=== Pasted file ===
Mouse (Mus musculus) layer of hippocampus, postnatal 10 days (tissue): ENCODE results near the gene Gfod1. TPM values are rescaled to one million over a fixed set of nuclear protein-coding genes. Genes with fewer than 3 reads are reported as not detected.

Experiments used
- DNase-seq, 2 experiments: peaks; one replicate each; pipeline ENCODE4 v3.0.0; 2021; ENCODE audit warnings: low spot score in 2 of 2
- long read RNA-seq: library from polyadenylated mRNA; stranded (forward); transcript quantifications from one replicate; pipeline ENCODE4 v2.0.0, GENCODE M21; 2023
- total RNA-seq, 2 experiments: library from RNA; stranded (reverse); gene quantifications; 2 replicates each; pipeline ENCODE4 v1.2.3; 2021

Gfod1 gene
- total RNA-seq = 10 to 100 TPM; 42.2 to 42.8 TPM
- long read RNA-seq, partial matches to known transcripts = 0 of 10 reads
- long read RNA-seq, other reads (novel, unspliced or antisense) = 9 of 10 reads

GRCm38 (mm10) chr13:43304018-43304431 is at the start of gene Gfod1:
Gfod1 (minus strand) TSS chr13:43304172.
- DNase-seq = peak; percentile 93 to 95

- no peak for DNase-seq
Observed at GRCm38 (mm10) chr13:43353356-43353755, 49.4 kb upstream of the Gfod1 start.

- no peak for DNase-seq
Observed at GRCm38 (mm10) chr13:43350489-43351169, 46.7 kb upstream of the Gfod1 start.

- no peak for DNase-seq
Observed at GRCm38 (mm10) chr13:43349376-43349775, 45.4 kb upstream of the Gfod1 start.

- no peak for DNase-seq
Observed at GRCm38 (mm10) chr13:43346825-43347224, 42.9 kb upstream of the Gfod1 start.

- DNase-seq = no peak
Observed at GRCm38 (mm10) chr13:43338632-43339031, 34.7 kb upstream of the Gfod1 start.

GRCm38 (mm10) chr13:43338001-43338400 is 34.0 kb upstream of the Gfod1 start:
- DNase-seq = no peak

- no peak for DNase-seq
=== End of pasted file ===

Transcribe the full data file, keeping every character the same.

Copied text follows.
Mouse (Mus musculus) layer of hippocampus, postnatal 10 days (tissue): ENCODE results near the gene Gfod1. TPM values are rescaled to one million over a fixed set of nuclear protein-coding genes. Genes with fewer than 3 reads are reported as not detected.

Experiments used
- DNase-seq, 2 experiments: peaks; one replicate each; pipeline ENCODE4 v3.0.0; 2021; ENCODE audit warnings: low spot score in 2 of 2
- long read RNA-seq: library from polyadenylated mRNA; stranded (forward); transcript quantifications from one replicate; pipeline ENCODE4 v2.0.0, GENCODE M21; 2023
- total RNA-seq, 2 experiments: library from RNA; stranded (reverse); gene quantifications; 2 replicates each; pipeline ENCODE4 v1.2.3; 2021

Gfod1 gene
- total RNA-seq = 10 to 100 TPM; 42.2 to 42.8 TPM
- long read RNA-seq, partial matches to known transcripts = 0 of 10 reads
- long read RNA-seq, other reads (novel, unspliced or antisense) = 9 of 10 reads

GRCm38 (mm10) chr13:43304018-43304431 is at the start of gene Gfod1:
Gfod1 (minus strand) TSS chr13:43304172.
- DNase-seq = peak; percentile 93 to 95

- no peak for DNase-seq
Observed at GRCm38 (mm10) chr13:43353356-43353755, 49.4 kb upstream of the Gfod1 start.

- no peak for DNase-seq
Observed at GRCm38 (mm10) chr13:43350489-43351169, 46.7 kb upstream of the Gfod1 start.

- no peak for DNase-seq
Observed at GRCm38 (mm10) chr13:43349376-43349775, 45.4 kb upstream of the Gfod1 start.

- no peak for DNase-seq
Observed at GRCm38 (mm10) chr13:43346825-43347224, 42.9 kb upstream of the Gfod1 start.

- DNase-seq = no peak
Observed at GRCm38 (mm10) chr13:43338632-43339031, 34.7 kb upstream of the Gfod1 start.

GRCm38 (mm10) chr13:43338001-43338400 is 34.0 kb upstream of the Gfod1 start:
- DNase-seq = no peak

- no peak for DNase-seq